'The Iron Lady': The making of Margaret Thatcher's wardrobe

by hellofashion.com /

Margaret Thatcher was one of the first women to perfect the art of power dressing.

Pioneering the “shoulder to shoulder with men” look of skirt suits featuring broad, padded shoulders and her famous handbag which became a metaphorical weapon, the former Prime Minister stood out for her style choices.

She stepped down from her three-term reign in 1990, but the stateswoman is now set to make a comeback in the form of Phyllida Lloyd’s film The Iron Lady starring Meryl Streep.


The biopic charts Baroness Thatcher’s rise from grocer’s daughter to the country’s first female premier and her gradual, tragic descent into dementia.

Meryl’s performance has already been hailed worthy of an Oscar and the film has generated quite a buzz.

Its careful costume choices, for which designer Consolata Boyle was responsible, add to its authenticity and visual power.

Despite her penchant for power dressing, Margaret loved pussybows, something she admitted she was “often caricatured for”.

They feature heavily in the film, paired with her trademark navy suits and the black Asprey handbag that was her trusty companion for decades, a bag that sold earlier this year at Christie’s for £25,000 (pictured below).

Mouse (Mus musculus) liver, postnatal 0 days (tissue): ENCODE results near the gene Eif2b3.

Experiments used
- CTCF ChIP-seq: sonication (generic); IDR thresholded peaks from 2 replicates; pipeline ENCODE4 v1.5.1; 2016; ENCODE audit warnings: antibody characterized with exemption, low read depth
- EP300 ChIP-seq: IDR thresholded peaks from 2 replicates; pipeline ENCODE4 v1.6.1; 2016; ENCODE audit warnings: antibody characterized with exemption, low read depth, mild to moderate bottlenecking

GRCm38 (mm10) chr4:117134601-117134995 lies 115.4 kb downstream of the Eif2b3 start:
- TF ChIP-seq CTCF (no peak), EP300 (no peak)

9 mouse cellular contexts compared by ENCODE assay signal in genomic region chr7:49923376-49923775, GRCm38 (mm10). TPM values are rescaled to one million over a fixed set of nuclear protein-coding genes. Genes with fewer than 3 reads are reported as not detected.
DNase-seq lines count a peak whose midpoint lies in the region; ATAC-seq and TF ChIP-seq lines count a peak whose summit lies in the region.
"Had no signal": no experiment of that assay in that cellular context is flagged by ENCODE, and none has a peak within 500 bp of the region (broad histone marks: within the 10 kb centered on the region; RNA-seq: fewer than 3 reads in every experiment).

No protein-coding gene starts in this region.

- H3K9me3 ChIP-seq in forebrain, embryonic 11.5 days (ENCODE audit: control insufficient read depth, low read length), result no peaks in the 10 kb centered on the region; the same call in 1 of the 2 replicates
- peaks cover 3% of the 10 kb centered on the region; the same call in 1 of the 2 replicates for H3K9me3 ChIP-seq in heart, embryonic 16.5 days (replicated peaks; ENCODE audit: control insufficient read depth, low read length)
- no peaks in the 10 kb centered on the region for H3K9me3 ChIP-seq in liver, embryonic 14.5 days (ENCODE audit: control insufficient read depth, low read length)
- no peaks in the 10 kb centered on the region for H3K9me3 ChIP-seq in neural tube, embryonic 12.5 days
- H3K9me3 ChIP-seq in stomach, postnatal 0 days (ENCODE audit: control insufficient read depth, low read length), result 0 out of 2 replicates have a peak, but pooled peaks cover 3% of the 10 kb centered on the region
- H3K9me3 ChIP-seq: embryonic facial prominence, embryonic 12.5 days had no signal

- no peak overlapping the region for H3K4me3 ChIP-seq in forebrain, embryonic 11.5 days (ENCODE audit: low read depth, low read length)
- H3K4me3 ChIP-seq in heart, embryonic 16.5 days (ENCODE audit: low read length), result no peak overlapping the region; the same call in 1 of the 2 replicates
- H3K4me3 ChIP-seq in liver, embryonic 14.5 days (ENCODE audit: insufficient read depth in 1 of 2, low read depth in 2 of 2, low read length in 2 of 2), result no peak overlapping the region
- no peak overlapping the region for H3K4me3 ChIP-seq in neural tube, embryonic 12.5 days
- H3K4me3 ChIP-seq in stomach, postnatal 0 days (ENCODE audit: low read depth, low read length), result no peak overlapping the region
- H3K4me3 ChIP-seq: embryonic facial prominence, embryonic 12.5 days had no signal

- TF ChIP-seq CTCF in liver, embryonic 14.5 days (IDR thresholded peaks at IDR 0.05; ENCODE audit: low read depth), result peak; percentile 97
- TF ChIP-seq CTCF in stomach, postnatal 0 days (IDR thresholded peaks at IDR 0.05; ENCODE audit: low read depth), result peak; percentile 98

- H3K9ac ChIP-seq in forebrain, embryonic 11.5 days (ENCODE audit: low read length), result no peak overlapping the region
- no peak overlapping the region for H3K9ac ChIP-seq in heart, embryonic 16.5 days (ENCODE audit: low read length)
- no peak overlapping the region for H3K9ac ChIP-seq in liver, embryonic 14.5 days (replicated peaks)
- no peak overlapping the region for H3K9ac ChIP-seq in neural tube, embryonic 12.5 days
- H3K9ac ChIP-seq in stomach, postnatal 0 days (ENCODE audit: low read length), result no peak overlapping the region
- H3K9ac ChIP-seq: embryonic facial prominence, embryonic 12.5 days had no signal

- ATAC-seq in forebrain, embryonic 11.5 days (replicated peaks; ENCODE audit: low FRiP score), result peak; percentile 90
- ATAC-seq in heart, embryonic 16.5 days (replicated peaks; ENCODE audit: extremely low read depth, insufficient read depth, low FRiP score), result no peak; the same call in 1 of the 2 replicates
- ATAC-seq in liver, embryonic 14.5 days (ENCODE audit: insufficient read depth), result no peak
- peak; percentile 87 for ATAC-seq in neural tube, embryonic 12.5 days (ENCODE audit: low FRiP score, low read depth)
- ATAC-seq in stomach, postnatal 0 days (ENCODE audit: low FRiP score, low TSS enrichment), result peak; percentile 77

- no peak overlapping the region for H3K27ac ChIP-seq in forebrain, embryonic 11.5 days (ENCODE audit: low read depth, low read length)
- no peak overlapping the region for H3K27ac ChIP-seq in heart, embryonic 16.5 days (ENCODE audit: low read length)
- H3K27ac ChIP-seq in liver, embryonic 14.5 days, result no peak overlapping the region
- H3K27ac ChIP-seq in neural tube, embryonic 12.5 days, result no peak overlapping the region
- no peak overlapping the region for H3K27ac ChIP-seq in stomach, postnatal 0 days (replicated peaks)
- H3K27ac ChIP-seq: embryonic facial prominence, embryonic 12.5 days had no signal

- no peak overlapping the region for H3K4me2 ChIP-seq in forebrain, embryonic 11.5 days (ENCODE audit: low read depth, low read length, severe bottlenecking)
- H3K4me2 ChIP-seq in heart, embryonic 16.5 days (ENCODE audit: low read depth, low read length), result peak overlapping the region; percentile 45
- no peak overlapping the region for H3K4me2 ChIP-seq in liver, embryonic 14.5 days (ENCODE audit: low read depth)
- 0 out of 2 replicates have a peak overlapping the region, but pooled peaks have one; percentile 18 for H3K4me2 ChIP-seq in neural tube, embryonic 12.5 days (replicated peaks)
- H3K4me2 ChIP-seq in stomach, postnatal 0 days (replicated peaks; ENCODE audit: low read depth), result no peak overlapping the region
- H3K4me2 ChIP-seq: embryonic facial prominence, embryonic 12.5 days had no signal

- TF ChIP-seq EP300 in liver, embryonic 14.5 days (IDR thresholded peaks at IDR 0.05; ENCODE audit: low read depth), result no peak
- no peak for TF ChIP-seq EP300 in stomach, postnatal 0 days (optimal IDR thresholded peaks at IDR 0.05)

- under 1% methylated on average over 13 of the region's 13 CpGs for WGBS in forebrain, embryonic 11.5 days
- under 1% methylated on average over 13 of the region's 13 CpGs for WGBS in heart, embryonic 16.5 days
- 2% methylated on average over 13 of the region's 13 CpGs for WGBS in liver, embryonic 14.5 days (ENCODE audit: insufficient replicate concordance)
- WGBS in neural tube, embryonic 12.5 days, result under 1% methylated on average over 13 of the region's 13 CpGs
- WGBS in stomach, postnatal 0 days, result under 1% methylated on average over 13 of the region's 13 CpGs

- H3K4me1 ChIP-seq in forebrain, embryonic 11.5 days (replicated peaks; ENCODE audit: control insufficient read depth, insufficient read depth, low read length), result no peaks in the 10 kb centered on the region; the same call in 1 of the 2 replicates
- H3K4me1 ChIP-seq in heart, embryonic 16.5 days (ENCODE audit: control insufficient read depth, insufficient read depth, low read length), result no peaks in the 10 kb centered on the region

Consolata, who was previously nominated for Oscar and Bafta awards for her work on The Queen, describes the leader's image as “fascinating”.

In order to design the costumes from scratch, she immersed herself in research, analysing a catalogue of photographs that illustrated the subtle sartorial shifts accompanying her career progression.

She also poured over patterns and pieces from Aquascutum and Jean Muir.

Consolata says she remains intrigued by “what gave her such single-mindedness, and her innate style, yet also the ambition to develop the look, in the pursuit of success”.

The film highlights the fact that the Iron Lady's style was not entirely self-created, but evolved with the input of her image advisers.

“The star-makers may have told her what to wear, but she already knew how to dress,” Abi Morgan, the scriptwriter for The Iron Lady, told the Telegraph.

She was of that generation of women trained to appear in a certain way, hair set, with a proper hat, gloves, bag and shoes.

“The grooming was very regal, and her uniform had a regality about it.

"And don't forget, she'd grown up at the front of the shop, dressed for work, never in anything less formal than a twinset – and certainly never in trousers.”

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